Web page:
A study of social competence training, maintenance, and generalization in preadolescent learning disabled children
A significant body of recent research suggests that learning disabled children who return to mainstream classes experience more difficulty in social adjustment, appear less socially competent and exhibit higher incidence of behavior problems than non-learning disabled peers. This study explored the efficacy of a 10-week cognitive social behavioral (Social Skills in the Classroom) and interpersonal problem solving skill (Interpersonal Cognitive Problem Solving) treatment program, within the naturalistic classroom setting on the outcome of better social competence and the maintenance and generalization of posttreatment skill levels.^ Sixty learning disabled boys between the ages of 10 and 12 were randomly assigned to one of three conditions: (a) an experimental group, (n = 24); (b) an attention control group, (n = 18); and (c) a no-contact control group, (n = 18). All subjects were measured pretreatment, midtreatment, posttreatment, and follow-up on the Social Behavior Assessment-Revised (SBA-R). The experimental group was also measured pretreatment and posttreatment in a classroom where treatment did not occur on the SBA-R.^ It was hypothesized that subjects in the experimental group would demonstrate significant improvements on the social competence measures and maintain those improvements over time and in alternative settings. Both attention control and no contact control groups were expected to demonstrate no significant improvement on social competence measures.^ Multivariate analysis of variance, post-hoc Scheffe contrasts, and t tests for correlated means confirmed that all groups showed significant gain from pre- to posttreatment on the SBA-R. However, the experimental group was clearly superior to the other two groups and the attention control group was superior to the no contact control group on one of the three measures of social competence.^ The study warrants testing the hypothesis in a different school setting where possible treatment effects of the study's educational program can be better controlled. In the current study the experimental group showed clear superiority on all measures but the significant improvement of the other two groups was surprising. If the results of the current study are confirmed with respect to the experimental group but not the attention control or no contact control groups in future investigations, mainstream teachers will be able to establish the efficacy of using the two programs concurrently to effect improvement in social competence and social outcome behavior. ^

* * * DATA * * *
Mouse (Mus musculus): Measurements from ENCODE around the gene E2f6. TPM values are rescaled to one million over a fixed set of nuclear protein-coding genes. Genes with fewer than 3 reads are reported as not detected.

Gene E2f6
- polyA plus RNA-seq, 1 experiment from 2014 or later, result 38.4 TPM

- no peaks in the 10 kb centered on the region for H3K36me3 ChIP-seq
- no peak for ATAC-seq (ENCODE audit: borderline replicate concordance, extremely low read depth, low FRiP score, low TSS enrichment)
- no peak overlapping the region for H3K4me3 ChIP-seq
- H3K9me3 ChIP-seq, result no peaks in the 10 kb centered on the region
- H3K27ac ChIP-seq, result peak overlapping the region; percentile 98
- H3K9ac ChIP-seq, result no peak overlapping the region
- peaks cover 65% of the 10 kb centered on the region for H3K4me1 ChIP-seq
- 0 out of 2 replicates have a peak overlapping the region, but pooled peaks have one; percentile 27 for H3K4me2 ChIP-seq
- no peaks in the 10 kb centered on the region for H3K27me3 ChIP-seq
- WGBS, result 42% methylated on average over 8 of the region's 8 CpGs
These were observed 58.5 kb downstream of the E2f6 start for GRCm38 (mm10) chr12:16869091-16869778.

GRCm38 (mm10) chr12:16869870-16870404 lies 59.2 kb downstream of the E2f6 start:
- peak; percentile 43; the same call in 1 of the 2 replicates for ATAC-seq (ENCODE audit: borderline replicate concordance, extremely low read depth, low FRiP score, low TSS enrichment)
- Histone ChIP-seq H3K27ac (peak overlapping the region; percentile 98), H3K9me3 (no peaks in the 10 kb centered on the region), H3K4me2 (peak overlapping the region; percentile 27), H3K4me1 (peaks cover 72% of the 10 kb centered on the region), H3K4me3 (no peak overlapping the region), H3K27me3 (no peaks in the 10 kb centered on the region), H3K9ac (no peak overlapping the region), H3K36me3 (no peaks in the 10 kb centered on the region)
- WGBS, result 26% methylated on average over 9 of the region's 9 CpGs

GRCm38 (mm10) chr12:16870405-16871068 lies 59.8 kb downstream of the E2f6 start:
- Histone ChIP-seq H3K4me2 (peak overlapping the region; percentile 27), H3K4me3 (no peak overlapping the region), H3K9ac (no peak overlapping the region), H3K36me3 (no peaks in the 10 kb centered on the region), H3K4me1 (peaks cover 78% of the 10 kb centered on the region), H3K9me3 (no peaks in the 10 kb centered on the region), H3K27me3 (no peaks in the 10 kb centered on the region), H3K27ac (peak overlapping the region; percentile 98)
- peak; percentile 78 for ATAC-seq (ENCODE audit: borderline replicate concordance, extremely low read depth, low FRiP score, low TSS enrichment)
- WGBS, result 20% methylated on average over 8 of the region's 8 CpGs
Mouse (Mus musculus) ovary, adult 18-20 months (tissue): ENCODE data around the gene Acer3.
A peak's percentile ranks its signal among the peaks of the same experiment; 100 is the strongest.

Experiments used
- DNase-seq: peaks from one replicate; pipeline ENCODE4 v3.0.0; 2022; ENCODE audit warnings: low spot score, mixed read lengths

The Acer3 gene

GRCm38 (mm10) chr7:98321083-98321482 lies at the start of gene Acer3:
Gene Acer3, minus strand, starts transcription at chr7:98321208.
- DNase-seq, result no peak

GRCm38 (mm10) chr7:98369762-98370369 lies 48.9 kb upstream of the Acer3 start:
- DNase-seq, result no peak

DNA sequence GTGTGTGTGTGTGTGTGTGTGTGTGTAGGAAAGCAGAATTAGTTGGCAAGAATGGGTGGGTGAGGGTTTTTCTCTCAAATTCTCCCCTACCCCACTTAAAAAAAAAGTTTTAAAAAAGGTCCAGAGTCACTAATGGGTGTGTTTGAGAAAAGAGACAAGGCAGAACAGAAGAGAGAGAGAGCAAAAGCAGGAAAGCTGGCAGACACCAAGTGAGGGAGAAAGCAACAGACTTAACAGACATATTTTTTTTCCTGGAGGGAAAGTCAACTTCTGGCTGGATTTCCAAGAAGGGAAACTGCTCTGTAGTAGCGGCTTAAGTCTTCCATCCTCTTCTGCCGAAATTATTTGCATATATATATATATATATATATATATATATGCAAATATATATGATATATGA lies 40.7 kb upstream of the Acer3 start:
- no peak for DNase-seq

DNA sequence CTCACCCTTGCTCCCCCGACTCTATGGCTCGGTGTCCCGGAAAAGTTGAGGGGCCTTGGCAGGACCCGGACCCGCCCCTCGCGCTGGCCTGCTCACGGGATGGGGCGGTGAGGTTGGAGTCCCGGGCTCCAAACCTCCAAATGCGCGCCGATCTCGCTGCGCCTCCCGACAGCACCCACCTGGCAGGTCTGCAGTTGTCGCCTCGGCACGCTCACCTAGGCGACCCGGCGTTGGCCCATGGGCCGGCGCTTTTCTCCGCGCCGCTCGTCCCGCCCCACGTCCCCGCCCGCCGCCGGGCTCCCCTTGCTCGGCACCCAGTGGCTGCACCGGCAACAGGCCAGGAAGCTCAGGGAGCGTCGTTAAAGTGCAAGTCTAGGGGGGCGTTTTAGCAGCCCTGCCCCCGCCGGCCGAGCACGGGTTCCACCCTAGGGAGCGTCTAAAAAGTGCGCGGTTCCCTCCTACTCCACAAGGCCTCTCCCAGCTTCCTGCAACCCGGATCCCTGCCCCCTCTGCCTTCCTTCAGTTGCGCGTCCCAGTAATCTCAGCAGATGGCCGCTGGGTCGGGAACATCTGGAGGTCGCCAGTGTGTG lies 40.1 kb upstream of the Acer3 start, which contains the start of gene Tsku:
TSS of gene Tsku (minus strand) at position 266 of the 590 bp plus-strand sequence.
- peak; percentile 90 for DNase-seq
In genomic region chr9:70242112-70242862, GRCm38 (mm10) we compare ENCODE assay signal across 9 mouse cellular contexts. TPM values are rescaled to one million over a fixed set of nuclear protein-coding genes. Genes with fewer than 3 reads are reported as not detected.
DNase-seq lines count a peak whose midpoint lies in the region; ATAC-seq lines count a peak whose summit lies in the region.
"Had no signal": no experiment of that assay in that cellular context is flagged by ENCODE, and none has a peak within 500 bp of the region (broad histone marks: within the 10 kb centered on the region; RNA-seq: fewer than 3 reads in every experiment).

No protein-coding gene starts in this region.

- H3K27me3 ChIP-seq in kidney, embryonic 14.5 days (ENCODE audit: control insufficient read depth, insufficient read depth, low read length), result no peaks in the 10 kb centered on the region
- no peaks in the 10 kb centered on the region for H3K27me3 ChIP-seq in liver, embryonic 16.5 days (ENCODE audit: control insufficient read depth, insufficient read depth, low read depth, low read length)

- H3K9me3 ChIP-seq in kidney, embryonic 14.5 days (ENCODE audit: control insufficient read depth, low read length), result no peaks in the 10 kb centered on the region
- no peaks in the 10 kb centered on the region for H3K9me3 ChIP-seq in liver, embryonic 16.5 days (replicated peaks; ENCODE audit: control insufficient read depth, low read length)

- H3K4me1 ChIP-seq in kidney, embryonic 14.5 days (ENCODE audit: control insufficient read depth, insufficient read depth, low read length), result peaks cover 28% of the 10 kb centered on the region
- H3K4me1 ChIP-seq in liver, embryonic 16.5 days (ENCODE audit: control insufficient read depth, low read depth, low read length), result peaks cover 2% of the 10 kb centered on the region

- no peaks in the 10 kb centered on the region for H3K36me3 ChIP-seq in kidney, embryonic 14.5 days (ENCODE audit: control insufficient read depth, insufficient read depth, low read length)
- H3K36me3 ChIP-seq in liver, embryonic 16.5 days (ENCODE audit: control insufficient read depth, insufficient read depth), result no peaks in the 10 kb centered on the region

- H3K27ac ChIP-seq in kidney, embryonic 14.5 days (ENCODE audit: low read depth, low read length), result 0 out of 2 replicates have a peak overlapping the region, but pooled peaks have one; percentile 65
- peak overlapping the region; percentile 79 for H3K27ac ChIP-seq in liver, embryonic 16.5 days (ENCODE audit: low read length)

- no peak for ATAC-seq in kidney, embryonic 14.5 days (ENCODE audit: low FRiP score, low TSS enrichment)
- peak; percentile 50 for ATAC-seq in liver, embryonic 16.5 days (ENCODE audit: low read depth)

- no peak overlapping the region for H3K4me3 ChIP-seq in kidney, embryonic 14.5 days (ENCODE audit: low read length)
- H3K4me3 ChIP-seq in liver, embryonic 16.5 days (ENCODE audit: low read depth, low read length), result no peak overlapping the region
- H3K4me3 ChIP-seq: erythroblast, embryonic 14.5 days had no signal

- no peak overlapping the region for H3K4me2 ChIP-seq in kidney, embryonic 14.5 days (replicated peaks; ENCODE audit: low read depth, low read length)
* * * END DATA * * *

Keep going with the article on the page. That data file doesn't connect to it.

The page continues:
Educational psychology|Special education
Griffin, Mark Joseph, "A study of social competence training, maintenance, and generalization in preadolescent learning disabled children" (1991). ETD Collection for Fordham University. AAI9136324.